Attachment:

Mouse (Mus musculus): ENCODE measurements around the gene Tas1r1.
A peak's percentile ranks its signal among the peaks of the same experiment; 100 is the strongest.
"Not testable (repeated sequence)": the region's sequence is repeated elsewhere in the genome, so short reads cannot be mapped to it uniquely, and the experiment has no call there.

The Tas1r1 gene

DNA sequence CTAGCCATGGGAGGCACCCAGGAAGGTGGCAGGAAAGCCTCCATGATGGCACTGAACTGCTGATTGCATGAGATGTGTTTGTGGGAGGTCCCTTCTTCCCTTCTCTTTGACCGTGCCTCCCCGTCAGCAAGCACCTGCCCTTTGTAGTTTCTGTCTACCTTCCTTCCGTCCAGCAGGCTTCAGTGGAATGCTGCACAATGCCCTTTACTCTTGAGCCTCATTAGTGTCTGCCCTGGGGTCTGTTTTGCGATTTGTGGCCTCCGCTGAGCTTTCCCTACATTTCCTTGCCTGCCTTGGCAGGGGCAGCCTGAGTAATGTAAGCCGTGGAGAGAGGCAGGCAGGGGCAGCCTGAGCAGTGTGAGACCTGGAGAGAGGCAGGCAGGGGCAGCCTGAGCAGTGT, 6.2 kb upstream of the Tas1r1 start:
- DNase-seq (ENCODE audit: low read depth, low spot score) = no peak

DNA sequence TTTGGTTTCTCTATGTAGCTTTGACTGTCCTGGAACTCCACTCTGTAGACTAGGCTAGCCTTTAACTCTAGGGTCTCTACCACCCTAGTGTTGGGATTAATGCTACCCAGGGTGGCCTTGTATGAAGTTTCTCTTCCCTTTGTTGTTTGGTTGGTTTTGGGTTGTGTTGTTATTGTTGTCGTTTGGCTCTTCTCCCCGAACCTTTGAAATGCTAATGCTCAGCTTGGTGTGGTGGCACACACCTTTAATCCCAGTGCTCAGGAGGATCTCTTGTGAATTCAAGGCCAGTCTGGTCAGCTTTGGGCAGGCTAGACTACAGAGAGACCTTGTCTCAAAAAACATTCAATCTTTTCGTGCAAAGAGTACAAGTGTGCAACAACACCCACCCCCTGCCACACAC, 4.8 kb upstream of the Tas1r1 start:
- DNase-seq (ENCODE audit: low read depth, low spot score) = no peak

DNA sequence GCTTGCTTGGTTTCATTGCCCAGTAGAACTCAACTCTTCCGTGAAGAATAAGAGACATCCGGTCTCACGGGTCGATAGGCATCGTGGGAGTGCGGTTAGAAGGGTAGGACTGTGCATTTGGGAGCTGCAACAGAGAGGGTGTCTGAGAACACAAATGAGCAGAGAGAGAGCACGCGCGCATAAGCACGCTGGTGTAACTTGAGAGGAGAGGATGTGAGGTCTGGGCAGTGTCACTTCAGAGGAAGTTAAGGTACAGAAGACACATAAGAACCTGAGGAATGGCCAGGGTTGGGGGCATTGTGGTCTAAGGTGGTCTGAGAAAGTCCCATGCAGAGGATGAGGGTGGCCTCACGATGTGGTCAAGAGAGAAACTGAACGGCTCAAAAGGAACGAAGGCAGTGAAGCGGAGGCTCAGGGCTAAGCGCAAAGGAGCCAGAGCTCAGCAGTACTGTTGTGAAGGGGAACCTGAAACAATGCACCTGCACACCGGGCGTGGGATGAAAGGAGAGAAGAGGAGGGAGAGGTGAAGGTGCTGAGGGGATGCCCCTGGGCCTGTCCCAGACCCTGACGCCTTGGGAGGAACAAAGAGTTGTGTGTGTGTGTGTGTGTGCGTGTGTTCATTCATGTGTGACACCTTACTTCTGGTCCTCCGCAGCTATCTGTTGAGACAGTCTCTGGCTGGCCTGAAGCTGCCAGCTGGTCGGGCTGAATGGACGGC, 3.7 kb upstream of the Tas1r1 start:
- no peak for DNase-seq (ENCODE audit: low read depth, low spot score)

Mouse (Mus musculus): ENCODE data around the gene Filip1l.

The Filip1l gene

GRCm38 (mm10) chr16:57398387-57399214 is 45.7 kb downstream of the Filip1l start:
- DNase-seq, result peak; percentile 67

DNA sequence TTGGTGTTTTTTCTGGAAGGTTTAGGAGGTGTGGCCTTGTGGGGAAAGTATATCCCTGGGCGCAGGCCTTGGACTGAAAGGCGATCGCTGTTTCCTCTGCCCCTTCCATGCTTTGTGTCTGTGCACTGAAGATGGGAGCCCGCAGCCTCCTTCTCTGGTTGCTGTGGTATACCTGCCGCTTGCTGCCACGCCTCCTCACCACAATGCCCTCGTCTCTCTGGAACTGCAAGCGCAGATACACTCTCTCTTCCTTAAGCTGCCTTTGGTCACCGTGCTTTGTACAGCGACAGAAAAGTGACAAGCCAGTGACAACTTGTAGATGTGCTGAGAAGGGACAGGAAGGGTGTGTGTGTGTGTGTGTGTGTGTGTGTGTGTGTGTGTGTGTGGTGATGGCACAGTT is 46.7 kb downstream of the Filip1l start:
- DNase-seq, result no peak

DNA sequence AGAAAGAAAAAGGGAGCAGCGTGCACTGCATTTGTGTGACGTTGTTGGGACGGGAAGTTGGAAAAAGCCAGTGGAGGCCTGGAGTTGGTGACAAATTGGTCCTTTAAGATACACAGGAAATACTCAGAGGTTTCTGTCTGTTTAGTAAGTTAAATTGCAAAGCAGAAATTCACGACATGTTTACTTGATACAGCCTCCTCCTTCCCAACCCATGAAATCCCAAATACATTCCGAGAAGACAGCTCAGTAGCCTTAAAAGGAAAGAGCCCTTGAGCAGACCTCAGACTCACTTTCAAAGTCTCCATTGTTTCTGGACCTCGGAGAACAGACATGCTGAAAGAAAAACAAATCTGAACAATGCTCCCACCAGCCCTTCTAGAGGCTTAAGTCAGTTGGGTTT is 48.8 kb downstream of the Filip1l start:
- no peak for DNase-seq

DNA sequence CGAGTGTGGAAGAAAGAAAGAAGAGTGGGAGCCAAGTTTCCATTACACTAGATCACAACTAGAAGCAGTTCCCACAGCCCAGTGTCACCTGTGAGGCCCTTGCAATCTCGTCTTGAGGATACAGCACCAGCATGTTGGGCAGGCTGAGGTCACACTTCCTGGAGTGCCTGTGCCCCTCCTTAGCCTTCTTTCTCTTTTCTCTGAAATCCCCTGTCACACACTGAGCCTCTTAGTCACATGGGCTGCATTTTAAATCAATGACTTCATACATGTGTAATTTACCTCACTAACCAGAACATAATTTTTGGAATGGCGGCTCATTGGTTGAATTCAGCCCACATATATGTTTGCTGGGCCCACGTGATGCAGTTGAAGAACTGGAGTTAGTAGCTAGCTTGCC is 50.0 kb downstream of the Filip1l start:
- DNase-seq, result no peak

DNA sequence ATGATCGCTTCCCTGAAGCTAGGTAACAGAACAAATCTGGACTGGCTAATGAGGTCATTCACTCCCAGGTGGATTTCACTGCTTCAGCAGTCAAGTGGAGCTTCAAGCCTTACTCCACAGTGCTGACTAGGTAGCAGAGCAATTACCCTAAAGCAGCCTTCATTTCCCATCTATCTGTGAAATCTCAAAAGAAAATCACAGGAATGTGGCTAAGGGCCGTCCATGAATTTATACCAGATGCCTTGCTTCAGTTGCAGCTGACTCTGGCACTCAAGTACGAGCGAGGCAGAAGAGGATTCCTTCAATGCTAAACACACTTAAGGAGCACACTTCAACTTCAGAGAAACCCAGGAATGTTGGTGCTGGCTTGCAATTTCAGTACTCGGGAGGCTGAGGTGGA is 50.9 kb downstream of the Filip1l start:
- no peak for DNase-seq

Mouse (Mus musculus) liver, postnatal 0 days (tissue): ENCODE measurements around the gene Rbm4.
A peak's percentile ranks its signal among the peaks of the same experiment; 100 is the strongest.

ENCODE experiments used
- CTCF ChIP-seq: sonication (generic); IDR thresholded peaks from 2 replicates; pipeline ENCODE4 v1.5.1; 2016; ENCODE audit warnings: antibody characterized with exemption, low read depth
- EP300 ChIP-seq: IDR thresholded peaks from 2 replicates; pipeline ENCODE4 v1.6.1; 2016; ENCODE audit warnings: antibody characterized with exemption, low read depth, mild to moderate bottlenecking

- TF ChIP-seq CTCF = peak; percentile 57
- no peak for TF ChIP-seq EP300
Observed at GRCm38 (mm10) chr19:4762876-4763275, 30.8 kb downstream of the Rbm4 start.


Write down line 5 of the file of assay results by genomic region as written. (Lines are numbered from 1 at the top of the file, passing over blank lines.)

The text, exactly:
DNA sequence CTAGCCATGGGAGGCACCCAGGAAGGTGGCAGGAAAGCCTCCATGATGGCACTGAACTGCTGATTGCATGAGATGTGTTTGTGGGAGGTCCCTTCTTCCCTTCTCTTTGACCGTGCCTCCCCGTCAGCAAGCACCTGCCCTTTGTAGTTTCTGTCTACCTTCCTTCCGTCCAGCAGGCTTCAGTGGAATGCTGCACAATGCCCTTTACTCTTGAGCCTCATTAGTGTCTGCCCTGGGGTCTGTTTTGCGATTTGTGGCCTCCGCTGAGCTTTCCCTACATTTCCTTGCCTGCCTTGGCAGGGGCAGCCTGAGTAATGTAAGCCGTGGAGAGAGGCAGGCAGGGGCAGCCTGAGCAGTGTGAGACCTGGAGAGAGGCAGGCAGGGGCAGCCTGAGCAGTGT, 6.2 kb upstream of the Tas1r1 start: